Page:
• Rated M for Manly: Creator Mike Grell described Jon Sable as a cross between Ian Fleming's James Bond and Mickey Spillane's Mike Hammer, with a healthy dose of Peter Hathaway Capstick's African hunting novels tossed in.
  • Real Men Wear Pink: Sable has a secret second career as the author of a best-selling series of children's books about a clan of leprechauns living in Central Park.
  • Right-Wing Militia Fanatic: In #8-9, Sable battles an especially efficent and well-funded militia group organized by a former USAF colonel. The group plans to detonate stolen nuke in New York as False Flag Operation intended to cause the US to launch a nuclear strike against the USSR. The group reasons that as the Soviets will not be expecting it, they will be wiped out in the first strike and the US will be returned to its rightful place as the world's sole superpower.
  • Roaring Rampage of Revenge: Sable went on one of these after his family was murdered: hunting down the mercenaries and natives responsible and savagely massacring them. However, he does not catch to the man who actually gave the orders until years later.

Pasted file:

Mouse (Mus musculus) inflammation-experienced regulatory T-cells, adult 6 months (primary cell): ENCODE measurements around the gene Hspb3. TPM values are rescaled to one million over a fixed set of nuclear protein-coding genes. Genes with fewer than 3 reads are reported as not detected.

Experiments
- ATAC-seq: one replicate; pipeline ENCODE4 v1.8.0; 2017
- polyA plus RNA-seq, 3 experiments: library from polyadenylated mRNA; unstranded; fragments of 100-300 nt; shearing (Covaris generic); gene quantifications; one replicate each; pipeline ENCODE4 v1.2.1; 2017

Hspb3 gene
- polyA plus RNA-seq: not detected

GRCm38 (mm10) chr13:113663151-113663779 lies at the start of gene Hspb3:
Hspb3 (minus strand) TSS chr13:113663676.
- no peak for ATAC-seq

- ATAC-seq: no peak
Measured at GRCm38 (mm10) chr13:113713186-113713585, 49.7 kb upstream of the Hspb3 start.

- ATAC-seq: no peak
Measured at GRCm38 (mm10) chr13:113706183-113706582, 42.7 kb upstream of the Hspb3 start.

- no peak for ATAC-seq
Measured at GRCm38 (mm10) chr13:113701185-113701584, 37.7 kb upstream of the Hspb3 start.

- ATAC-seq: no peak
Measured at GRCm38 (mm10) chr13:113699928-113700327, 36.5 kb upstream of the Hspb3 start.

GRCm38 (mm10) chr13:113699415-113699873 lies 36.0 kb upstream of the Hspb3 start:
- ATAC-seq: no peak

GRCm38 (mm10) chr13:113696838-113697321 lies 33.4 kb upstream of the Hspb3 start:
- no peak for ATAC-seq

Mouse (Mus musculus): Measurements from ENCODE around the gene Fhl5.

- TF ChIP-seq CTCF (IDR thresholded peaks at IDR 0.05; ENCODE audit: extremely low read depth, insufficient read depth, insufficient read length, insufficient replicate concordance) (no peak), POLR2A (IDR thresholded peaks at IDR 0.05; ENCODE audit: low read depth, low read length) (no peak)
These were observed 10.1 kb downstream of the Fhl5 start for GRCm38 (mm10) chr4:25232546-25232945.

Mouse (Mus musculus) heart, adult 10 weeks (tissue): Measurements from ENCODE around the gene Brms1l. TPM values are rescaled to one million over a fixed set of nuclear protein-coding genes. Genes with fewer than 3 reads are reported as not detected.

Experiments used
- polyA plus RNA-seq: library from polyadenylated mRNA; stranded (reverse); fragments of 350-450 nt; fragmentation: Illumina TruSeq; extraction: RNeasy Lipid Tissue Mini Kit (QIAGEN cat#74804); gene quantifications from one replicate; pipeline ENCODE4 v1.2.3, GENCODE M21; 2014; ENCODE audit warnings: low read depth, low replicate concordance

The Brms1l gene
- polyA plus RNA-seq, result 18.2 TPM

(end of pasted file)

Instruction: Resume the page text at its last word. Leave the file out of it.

• Role Called: 'Freelance' is an archaic term for a mercenary.
  • Secret Identity: Inverted, as Jon Sable is publicly known as a mercenary and gun-for-hire. What he keeps secret is his role as children's author 'B.B. Flemm' and he dons an elaborate disguise whenever he has to make a public appearance as Flemm.
  • Sexy Shirt Switch: In #16, Maggie the Cat wakes up after spending the night with Sable, wearing nothing but her favorite choker. She puts on Jon's shirt and pokes around the house.
  • Shooting Gallery: Sable has 'Hogan's Alley' in his basement. Unsurprisingly, he ends up having a running gun battle through it in one issue.
  • Shoot the Fuel Tank: In #18, Ana decks Jon with a kick and runs off, holding a transmitter. She gets into a car and Jon fires his Hand Cannon out the window and hits the car, igniting the fuel tank. Ana presses her detonator and the rocket launcher fires its rocket, which turns out to be a heat seeker and swerves to hit her burning wreck, utterly destroying it and her.